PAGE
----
Thoughts on PWM/PB as a "second career" of sorts? Let's say I work in another financial job (PE, corpfin, whatever) until age 40 or so until I've reached financial independence. Since I'd admittedly have better connections (in terms of wealth and quantity), wouldn't be easier to build a book?

Or is PWM something you really need to get into at the ground level and build your reputation/success?

Currently: future neurologist, current psychotherapist Previously: investor relations (top consulting firm), M&A consulting (Big 4), M&A banking (MM)
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Jul 16, 2014 - 9:18am
Bobb, what's your opinion? Comment below:

That is the way a lot of people go. You see a lot of 20 something year olds come in and they are gone within a few months. Buying a list from and cold calling is tough to do and doesn't really allow you to make your numbers.

I have seen a number of former traders, salesmen and other finance professionals come in and start off pretty well. Having an established notwork is huge and potential clients feel more comfortable speaking to an "experienced" FA.

Jul 16, 2014 - 11:04am
thebrofessor, what's your opinion? Comment below:

I wouldn't say your likelihood of success is tremendously higher if you're older, I've seen plenty of older people with tons of connections absolutely blow it, just like I've seen plenty of young guys blow it. I think that entering the business when you're older certainly gives you a better rolodex, but it's not a silver bullet. I think that entering PWM as a 2nd career path is smart, if you're financially independent at 40 but want to build on that, I'd do PWM in a heartbeat. if you fail, oh well you're financially independent, you can go back into PE or something. if you succeed, you'll turn your financial independence into "fuck you" money.

Jul 16, 2014 - 11:11am
CorpFinanceGuy, what's your opinion? Comment below:

Having a hard time with this because I just don't see how any UHNWI's would let people with limited money management experience actually manage their entire fortune. I've only really been exposed to UNHW wealth management and they seem to be fairly sophisticated, investing mainly in alternatives, small companies, etc. That's got to be hard to transfer into after a career in CF or PE. Maybe not so much after PE, but definitely CF.

If I was financially independent, I would start an MFO and partner w/ a BD that has an open architecture platform. MFO's are pretty fucking cool.

Jul 16, 2014 - 8:27pm
chicandtoughness, what's your opinion? Comment below:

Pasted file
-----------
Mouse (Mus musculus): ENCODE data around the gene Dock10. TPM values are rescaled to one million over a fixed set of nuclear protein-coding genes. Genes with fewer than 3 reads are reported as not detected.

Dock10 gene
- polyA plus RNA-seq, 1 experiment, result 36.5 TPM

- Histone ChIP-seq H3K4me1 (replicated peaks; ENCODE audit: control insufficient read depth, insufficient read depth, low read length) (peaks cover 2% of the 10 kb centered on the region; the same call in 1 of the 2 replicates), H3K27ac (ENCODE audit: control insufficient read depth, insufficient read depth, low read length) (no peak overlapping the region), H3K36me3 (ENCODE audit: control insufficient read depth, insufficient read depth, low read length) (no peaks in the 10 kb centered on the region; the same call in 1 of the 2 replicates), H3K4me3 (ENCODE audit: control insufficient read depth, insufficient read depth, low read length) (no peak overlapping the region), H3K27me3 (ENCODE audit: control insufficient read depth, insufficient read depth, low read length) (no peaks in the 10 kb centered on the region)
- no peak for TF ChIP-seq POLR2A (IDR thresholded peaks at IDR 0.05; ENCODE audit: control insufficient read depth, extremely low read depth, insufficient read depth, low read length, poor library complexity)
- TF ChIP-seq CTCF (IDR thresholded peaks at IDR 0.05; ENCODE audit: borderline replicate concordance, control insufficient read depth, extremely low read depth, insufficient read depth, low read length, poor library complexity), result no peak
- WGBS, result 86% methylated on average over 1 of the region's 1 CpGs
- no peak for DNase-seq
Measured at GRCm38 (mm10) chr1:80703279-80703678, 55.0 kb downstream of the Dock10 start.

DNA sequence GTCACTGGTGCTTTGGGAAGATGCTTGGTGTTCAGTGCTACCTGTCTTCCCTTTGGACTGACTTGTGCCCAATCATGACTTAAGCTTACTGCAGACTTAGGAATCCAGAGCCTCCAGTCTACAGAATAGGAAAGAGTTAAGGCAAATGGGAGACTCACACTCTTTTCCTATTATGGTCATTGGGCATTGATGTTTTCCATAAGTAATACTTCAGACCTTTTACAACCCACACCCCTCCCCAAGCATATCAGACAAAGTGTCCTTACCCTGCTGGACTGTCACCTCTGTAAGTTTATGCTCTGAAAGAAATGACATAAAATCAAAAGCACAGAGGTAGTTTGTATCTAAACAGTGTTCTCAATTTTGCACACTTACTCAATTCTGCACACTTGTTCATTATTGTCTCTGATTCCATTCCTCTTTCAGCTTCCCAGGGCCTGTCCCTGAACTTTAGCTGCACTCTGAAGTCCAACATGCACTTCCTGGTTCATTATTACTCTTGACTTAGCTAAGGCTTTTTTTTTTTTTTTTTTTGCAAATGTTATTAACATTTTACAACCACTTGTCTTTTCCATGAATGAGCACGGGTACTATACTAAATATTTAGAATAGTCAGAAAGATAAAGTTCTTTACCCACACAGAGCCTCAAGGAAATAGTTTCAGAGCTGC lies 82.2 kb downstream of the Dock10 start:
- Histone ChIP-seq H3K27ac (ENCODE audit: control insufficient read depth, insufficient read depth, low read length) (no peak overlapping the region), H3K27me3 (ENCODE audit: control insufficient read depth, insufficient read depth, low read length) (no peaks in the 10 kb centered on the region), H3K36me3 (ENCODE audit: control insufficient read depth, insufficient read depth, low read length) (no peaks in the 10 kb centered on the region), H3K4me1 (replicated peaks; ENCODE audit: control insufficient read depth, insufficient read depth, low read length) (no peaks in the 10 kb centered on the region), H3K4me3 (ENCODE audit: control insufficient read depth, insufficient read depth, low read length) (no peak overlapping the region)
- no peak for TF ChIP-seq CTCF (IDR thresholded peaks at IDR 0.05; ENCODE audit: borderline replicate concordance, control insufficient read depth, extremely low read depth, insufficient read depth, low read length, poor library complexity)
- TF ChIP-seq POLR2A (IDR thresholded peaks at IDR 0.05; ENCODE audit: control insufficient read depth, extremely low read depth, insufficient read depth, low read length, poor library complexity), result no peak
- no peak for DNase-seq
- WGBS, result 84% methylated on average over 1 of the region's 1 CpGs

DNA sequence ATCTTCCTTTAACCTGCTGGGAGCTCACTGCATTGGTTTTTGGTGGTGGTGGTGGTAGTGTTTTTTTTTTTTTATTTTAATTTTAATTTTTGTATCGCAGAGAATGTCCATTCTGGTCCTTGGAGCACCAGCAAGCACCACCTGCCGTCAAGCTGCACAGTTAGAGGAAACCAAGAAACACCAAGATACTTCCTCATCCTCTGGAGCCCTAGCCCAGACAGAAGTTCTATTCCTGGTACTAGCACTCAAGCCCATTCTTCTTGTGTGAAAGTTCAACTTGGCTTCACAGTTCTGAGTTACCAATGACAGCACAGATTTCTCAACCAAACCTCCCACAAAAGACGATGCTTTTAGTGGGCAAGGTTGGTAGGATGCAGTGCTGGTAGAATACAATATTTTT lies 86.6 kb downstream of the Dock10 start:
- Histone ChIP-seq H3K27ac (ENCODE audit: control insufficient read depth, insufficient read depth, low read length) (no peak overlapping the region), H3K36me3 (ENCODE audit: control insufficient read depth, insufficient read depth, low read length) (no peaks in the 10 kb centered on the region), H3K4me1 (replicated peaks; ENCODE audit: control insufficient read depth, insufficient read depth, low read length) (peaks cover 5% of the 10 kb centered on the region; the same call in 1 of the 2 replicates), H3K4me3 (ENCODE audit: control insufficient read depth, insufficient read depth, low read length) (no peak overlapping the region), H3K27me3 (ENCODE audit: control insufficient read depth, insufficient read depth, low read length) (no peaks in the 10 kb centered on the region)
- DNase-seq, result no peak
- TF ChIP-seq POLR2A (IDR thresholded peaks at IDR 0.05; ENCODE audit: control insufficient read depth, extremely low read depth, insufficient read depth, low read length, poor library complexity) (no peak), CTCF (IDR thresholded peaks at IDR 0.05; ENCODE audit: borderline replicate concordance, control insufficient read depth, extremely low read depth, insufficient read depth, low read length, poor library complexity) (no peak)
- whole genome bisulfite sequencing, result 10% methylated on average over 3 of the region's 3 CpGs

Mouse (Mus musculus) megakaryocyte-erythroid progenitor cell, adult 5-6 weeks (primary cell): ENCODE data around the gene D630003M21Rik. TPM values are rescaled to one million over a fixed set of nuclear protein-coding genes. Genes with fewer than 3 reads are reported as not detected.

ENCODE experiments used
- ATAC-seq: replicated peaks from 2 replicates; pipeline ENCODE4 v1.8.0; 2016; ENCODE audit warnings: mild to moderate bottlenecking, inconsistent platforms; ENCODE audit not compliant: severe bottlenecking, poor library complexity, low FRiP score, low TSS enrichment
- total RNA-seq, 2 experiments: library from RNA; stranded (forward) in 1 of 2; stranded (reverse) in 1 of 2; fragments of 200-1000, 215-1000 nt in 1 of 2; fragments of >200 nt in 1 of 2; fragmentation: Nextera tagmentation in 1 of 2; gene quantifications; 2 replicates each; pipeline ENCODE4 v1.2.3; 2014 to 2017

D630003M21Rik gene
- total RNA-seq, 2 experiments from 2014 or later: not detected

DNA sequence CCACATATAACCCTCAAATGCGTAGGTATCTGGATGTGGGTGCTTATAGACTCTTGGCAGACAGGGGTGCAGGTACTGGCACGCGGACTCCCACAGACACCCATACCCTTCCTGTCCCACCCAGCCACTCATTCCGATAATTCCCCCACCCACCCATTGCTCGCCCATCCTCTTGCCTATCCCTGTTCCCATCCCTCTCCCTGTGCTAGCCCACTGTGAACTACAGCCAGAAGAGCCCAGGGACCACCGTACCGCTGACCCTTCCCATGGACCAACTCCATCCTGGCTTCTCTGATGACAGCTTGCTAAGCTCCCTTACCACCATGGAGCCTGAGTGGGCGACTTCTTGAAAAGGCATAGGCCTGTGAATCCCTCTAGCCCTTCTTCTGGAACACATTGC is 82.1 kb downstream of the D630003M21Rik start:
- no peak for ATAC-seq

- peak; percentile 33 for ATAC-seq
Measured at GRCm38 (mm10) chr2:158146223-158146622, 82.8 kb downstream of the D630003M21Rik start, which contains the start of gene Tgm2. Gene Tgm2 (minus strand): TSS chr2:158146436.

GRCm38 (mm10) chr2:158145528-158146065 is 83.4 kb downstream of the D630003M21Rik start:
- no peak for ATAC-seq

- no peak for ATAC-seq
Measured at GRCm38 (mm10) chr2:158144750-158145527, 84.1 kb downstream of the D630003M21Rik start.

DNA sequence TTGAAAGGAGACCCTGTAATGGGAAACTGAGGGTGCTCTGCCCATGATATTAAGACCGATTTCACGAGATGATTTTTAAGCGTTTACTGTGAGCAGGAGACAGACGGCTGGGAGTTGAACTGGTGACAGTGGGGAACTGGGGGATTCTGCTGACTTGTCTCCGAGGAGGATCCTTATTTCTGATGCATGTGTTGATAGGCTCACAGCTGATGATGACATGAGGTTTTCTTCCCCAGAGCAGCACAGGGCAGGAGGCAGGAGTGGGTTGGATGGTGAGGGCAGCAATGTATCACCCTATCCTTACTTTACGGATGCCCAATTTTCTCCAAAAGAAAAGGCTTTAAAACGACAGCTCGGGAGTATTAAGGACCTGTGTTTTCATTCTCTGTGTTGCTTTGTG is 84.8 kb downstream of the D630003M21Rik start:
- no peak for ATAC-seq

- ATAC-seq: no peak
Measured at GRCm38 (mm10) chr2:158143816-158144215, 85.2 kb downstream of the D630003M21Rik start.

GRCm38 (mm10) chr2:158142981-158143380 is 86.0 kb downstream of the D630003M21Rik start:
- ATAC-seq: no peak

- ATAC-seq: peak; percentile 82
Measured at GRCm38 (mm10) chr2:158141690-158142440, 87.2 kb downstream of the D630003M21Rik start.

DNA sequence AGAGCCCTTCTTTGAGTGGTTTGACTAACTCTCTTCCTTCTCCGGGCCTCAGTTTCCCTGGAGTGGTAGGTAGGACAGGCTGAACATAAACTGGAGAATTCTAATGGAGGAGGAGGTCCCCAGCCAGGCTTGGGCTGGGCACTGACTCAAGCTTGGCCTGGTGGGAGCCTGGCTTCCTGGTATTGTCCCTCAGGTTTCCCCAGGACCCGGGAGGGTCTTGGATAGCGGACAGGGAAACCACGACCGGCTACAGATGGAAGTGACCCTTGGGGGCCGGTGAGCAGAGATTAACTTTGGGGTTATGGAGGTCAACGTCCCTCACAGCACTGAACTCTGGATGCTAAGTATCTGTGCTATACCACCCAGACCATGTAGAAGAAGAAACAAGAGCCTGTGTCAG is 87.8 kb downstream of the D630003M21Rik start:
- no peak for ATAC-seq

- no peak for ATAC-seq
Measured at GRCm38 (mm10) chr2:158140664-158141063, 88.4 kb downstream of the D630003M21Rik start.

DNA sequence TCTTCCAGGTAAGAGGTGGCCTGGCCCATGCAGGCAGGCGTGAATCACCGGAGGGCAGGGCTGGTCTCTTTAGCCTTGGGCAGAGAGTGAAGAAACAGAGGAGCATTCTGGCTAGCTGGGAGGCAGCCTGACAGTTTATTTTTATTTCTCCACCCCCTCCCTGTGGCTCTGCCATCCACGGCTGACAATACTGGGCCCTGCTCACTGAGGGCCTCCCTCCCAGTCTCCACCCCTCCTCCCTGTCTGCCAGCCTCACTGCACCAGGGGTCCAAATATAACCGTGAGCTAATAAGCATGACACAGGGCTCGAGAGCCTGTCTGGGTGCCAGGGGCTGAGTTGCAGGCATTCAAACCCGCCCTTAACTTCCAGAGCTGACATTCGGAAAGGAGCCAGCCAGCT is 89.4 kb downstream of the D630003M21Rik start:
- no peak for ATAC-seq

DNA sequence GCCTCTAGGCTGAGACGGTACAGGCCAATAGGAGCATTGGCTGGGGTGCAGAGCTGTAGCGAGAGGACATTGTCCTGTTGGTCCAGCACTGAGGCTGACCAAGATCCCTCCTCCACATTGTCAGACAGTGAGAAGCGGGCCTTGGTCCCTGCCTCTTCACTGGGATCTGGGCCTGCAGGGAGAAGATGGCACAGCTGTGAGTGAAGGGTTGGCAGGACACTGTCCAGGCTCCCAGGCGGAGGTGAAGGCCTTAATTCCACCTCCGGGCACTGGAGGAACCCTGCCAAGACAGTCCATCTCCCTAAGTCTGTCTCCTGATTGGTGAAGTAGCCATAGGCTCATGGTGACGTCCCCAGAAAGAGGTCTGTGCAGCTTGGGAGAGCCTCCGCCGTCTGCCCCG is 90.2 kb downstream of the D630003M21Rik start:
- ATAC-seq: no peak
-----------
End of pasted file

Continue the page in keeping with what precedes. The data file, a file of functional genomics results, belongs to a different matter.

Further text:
I think that entering PWM as a 2nd career path is smart, if you're financially independent at 40 but want to build on that, I'd do PWM in a heartbeat. if you fail, oh well you're financially independent, you can go back into PE or something. if you succeed, you'll turn your financial independence into "fuck you" money.
Exactly my thoughts. Good to know that it's a generally accepted path and that the increased life experience works in your favour.
Currently: future neurologist, current psychotherapist Previously: investor relations (top consulting firm), M&A consulting (Big 4), M&A banking (MM)
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Jul 19, 2014 - 3:52pm
Wallstreetmotivation, what's your opinion? Comment below:

I recently graduated undergrad and began working for an RIA with about 4B aum as a junior pm. Our account sizes range from 5M - 150M. The job's very different than your basic wirehouse broker role in that I do almost nothing sales oriented. It's essentially an analyst role where the responsibilities include research, rebalancing accounts, processing trades, building portfolios for prospects etc. I'll do everything from execute basic trading strategies, to write research reports for large clients and our PM. Outside of my position there are about 20 other support roles that include financial planners(CFPs), tax guys(CPAs), opps, secretaries, and 2 other portfolio managers. We get a lot of access to knowledgeable opinions on the market (CFAs and PHDs on site) and we get to speak with a different fund managers all the time. The job itself is awesome, but the pay isn't great (not sure how large the bonuses are yet), there's only one other person their my age, and things can be slow a times. Any idea what the exit opps may be going from something like this? I'm not sure if I'll just stay here for a while and get a CFA or try to jump over to a trading role at a fund.

Jul 21, 2014 - 7:40am
thebrofessor, what's your opinion? Comment below: